The overall point that the IRS has been trying to express to taxpayers is that the October 15th filing deadline will remain in effect for taxpayers who have requested an extension on their taxes. More than 12 million individual American taxpayers who requested an automatic six-month extension earlier this year before the normal April 15th deadline have yet to file their Form 1040 for 2012. By failing to file by October 15, 2013 they could be risking fines and hefty penalties that will be assessed by the IRS. Therefore, it is heavily recommended that all taxpayers make an attempt to file by this Tuesday.
Government Shutdown will not Effect E-file on October 15
The IRS wants all taxpayers to choose the speed and convenience of electronic filing. This option is available through most commercial tax preparation software packages such as TurboTax. IRS e-file is fast, accurate and secure. This will allow eligible taxpayers to get their refund as soon as possible without risking any further delay
Paying Taxes Owed on a Credit Card
Taxpayers can e-pay what the taxes that they owe by several easy options. The can either use online or phone, through the Electronic Federal Tax Payment System (EFTPS) and also by electronic funds withdrawal or with a credit or debit card. The IRS does not charge any fees for this services but the private banks may have associated fees by using these options. Any costs incurred to file taxes is also available for a deduction on next year’s tax return by certain types of taxpayers.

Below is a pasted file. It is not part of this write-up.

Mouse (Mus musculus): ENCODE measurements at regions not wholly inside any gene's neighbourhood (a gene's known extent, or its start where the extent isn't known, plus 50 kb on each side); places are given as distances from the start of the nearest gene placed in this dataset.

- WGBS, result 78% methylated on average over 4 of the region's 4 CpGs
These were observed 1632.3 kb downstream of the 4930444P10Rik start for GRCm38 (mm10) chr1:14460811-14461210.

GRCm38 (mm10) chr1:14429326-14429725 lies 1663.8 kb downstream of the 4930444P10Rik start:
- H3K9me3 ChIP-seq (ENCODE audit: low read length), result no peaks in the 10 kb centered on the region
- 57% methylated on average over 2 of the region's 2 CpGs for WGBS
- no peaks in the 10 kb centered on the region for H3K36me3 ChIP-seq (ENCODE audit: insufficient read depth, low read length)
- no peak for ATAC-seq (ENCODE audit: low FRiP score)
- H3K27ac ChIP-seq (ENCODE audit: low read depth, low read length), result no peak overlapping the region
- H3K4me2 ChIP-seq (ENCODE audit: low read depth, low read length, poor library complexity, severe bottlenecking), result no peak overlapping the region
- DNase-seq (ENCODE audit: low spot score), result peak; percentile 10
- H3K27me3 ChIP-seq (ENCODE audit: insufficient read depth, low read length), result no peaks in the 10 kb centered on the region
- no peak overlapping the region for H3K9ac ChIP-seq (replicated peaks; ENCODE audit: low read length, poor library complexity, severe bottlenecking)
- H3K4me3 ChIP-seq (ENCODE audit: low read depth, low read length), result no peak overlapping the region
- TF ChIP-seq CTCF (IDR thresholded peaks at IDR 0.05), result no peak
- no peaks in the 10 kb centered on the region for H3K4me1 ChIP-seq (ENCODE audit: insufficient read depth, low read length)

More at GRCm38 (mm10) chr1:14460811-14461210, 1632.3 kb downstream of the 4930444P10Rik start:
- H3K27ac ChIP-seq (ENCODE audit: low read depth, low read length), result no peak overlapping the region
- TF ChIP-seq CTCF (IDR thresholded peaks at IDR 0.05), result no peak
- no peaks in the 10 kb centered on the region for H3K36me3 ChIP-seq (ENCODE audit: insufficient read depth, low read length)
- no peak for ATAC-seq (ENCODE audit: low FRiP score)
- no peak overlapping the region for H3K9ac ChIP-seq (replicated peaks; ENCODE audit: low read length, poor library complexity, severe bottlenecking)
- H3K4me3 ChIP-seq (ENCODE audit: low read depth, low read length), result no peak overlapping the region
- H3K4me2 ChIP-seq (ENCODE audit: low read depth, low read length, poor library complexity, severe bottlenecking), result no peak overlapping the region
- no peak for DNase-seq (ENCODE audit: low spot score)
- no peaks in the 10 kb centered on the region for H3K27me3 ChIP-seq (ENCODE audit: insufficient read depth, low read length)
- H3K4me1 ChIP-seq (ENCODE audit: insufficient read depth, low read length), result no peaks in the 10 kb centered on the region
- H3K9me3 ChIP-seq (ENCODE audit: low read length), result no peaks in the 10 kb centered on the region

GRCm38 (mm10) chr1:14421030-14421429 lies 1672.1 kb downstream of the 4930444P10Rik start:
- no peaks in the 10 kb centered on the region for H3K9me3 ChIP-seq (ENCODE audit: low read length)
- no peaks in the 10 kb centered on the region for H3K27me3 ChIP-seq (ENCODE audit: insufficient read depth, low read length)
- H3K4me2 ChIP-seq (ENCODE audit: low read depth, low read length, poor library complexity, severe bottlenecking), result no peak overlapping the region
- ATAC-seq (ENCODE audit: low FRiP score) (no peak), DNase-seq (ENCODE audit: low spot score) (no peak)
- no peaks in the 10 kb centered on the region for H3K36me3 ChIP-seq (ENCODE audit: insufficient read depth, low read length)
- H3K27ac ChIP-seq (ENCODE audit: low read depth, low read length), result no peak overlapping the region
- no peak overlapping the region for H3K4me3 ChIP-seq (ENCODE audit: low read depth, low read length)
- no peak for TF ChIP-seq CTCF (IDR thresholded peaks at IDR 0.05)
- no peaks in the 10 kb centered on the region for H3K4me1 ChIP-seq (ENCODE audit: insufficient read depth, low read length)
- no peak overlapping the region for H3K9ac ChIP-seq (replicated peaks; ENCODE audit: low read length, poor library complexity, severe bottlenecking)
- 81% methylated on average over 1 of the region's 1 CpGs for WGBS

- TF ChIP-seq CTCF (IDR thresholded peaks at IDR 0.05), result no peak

Again, it is paramount to stress that all taxpayers must be sure to file their return by Oct. 15. even if they are unable to pay the full amount taxes due to the IRS. By filing taxes before the October 15 deadline, the late-filing penalty, normally five percent per month, will not be applied to their return. Further, they can avoid the imposition of interest, currently at the rate of 3 percent per year compounded daily, and late-payment penalties, 0.5 percent per month.
Government Shut Down and Filing Taxes
Therefore, even though the government is shut down and many IRS employees are not working during the shutdown, taxpayers must comply with their legal obligation to pay taxes. When the government shut down is over, IRS activities will go back to normal and taxpayers will be able to have their questions answered. But for now, the government shut down is no reason to avoid filing by October 15.